What about retirement? At whatever point in life you're entering a relationship, you need to discuss how set you are for retirement. Talk about assets in your 401(k), IRA, and other investment accounts. If one or the both of you haven't taken any steps to plan for retirement, you're going to need to change that. If you vary widely in age, it's wise to ask for advice because one spouse will be retired long before the other.

What is your estate plan? Once you marry, make sure you both have wills and health and durable powers of attorney in place. Domestic partners should consult an attorney or financial planner with expertise in their state's estate and child welfare laws to ensure that the surviving partner's financial and parental rights are protected.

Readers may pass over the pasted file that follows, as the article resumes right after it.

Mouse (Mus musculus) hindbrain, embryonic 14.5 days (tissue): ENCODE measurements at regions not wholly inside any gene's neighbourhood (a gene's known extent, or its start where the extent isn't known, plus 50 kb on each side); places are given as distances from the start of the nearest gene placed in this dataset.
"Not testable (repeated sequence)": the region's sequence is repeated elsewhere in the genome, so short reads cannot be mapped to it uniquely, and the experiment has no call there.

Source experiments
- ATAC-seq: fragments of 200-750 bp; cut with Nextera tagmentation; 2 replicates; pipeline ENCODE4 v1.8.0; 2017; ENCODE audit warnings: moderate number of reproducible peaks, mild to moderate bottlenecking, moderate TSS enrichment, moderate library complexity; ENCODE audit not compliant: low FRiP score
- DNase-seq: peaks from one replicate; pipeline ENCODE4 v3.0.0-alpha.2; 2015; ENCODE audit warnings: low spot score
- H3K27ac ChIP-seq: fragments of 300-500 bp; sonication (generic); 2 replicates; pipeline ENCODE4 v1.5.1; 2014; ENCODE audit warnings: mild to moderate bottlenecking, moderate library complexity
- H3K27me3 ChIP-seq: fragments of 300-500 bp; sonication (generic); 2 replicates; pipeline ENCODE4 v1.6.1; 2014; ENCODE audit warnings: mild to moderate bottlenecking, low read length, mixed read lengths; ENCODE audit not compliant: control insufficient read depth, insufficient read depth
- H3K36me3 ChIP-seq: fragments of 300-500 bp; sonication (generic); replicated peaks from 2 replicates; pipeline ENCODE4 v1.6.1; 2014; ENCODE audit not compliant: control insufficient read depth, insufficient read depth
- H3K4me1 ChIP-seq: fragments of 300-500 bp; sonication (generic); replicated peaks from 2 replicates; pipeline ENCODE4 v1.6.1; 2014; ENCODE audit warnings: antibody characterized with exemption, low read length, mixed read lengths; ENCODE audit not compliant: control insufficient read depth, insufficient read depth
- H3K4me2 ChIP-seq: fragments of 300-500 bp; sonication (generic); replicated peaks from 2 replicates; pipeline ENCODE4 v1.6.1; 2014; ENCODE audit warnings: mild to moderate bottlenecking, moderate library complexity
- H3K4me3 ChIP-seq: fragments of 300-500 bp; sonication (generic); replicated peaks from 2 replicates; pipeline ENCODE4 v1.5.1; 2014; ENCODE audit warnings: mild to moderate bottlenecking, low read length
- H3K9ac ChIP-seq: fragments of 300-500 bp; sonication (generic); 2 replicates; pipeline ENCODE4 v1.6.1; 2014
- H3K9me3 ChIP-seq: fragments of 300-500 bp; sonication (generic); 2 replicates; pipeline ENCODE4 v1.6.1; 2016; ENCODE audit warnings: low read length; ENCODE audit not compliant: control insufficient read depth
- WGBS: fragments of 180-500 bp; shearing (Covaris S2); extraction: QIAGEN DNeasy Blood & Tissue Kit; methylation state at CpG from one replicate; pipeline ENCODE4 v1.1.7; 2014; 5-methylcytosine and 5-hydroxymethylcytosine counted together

Do we need a prenup? Generally they're done when one or both partners have assets or a business they want to protect in case of legal separation or divorce. Prenups are becoming more common in this day and age, and don't be afraid to discuss one with your future spouse.

This article has been reprinted with permission from the Financial Planning Association (www.fpanet.org), the membership organization for the financial planning community.